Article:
Exotic locales and famous monuments! Adagios and waltzes! Spectacle and bombast! A didgeridoo and an orchestra too! Yanni's amazing hair!! All this and much more make Tribute
a feast sure to be eagerly devoured by the Greek composer-keyboardist's legions of fans--and it's not hard to understand why, as it is an impressive achievement. The DVD chronicles Yanni's 1997 concerts at India's Taj Mahal (the first concert staged there) and Beijing's Forbidden City (the first-ever performance there by a Western artist), and these splendid settings are certainly shown to good effect throughout this well-directed, great-sounding program. As for the music
, well, that's all a matter of taste; what might be schlocky to one person will be beautiful and majestic to another. But regardless of one's musical leanings, no one can dispute that the 90-minute concert, combining numbers from both locations, provides a healthy and representative dose of Yanni's New Age-cum-classical-cum-world music sounds, and they are well played by the international cast of nearly 50 musicians and singers (violinist Karen Briggs and guitarist Pedro Eustache acquit themselves especially well among the soloists).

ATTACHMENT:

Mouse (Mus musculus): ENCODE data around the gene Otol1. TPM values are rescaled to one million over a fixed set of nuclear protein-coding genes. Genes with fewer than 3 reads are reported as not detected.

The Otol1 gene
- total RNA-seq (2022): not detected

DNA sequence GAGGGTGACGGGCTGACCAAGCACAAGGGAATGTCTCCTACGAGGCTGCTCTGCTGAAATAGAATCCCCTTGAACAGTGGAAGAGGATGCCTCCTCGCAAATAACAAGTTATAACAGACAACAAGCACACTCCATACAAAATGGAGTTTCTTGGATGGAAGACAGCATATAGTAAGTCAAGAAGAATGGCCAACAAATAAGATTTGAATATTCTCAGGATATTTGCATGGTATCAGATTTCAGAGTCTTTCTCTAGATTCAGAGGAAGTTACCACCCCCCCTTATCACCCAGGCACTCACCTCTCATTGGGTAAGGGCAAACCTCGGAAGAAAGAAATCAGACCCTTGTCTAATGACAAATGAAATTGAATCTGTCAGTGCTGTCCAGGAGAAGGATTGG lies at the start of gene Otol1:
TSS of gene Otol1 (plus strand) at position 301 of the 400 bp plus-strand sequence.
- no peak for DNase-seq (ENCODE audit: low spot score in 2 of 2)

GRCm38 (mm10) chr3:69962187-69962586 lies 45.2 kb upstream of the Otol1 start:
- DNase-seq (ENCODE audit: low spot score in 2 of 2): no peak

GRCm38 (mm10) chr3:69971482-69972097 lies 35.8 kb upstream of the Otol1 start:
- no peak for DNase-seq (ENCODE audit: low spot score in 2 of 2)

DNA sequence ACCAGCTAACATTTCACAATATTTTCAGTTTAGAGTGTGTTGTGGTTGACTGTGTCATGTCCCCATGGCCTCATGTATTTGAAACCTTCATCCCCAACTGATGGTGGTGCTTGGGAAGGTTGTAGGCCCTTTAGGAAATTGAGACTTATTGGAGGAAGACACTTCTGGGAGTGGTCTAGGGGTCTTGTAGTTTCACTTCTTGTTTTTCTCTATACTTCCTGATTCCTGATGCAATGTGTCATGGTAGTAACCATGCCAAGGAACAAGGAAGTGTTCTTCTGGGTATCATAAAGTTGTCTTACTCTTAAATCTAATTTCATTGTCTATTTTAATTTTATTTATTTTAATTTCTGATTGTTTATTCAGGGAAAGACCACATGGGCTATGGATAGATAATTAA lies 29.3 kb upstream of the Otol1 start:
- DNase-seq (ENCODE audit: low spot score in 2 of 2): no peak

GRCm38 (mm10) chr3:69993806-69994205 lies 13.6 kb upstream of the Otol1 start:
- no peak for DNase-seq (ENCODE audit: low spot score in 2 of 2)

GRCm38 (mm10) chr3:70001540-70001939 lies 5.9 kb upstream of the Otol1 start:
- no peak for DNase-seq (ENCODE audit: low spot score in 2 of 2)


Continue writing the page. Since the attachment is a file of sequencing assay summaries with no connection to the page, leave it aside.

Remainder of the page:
And that's not all, as the DVD is loaded with bonus features. Principal among them is "No Borders, No Boundaries," a beautifully photographed, hourlong film narrated by actor Christopher Plummer; part documentary and part travelogue, it contains musician profiles, Yanni biographical material, some Indian and Chinese history, and information about how the concerts came about. Other features include a lengthy Yanni interview and discography, as well as audio options. In the end, Yanni detractors are unlikely to be converted, but then, they can always put on their Limp Bizkit CDs instead. --Sam Graham